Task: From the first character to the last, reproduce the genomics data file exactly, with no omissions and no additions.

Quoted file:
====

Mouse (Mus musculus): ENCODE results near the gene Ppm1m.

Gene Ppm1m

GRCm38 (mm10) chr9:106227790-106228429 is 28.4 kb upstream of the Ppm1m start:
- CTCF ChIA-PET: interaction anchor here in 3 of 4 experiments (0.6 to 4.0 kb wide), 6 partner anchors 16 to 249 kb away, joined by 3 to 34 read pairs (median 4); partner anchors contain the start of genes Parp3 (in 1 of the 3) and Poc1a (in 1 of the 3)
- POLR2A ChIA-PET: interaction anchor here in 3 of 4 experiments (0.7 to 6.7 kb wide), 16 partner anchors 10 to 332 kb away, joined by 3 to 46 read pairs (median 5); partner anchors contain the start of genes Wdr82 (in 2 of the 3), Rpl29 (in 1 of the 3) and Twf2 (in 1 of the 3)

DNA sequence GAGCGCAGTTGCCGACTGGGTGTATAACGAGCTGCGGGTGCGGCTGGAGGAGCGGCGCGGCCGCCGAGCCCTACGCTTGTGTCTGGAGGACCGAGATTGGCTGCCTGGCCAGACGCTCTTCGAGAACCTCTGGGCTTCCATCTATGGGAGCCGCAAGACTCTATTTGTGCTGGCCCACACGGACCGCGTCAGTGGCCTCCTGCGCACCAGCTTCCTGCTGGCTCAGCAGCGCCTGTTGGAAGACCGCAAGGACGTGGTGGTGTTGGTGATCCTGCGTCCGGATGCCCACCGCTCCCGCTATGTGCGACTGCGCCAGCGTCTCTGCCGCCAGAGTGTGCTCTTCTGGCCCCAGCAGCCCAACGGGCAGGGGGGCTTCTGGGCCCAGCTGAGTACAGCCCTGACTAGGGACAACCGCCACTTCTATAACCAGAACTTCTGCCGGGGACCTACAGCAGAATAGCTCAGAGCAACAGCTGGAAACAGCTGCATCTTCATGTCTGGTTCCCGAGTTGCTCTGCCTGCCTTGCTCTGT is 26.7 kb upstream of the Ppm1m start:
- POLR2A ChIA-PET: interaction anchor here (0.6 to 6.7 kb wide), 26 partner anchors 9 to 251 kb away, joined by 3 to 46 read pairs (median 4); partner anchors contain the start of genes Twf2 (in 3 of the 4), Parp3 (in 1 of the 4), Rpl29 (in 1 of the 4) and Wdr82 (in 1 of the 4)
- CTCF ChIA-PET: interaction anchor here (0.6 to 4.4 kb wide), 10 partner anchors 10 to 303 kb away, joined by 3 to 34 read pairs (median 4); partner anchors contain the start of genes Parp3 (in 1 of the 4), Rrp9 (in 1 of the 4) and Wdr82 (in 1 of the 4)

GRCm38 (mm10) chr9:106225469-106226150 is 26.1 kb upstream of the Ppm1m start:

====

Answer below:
Mouse (Mus musculus): ENCODE results near the gene Ppm1m.

Gene Ppm1m

GRCm38 (mm10) chr9:106227790-106228429 is 28.4 kb upstream of the Ppm1m start:
- CTCF ChIA-PET: interaction anchor here in 3 of 4 experiments (0.6 to 4.0 kb wide), 6 partner anchors 16 to 249 kb away, joined by 3 to 34 read pairs (median 4); partner anchors contain the start of genes Parp3 (in 1 of the 3) and Poc1a (in 1 of the 3)
- POLR2A ChIA-PET: interaction anchor here in 3 of 4 experiments (0.7 to 6.7 kb wide), 16 partner anchors 10 to 332 kb away, joined by 3 to 46 read pairs (median 5); partner anchors contain the start of genes Wdr82 (in 2 of the 3), Rpl29 (in 1 of the 3) and Twf2 (in 1 of the 3)

DNA sequence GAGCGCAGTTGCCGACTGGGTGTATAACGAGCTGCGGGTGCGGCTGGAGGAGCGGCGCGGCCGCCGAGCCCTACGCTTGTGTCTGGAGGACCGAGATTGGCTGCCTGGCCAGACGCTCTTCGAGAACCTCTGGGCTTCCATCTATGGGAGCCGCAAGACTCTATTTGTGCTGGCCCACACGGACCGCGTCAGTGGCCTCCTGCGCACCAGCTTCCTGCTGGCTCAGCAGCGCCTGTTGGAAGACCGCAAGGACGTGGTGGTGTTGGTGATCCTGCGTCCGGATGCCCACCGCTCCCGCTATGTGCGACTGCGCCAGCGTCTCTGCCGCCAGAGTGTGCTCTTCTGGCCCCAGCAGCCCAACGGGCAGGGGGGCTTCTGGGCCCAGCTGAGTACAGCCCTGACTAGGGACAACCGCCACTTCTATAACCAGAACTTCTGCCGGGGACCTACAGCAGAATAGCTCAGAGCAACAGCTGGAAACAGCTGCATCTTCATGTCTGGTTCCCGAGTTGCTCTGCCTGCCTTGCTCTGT is 26.7 kb upstream of the Ppm1m start:
- POLR2A ChIA-PET: interaction anchor here (0.6 to 6.7 kb wide), 26 partner anchors 9 to 251 kb away, joined by 3 to 46 read pairs (median 4); partner anchors contain the start of genes Twf2 (in 3 of the 4), Parp3 (in 1 of the 4), Rpl29 (in 1 of the 4) and Wdr82 (in 1 of the 4)
- CTCF ChIA-PET: interaction anchor here (0.6 to 4.4 kb wide), 10 partner anchors 10 to 303 kb away, joined by 3 to 34 read pairs (median 4); partner anchors contain the start of genes Parp3 (in 1 of the 4), Rrp9 (in 1 of the 4) and Wdr82 (in 1 of the 4)

GRCm38 (mm10) chr9:106225469-106226150 is 26.1 kb upstream of the Ppm1m start: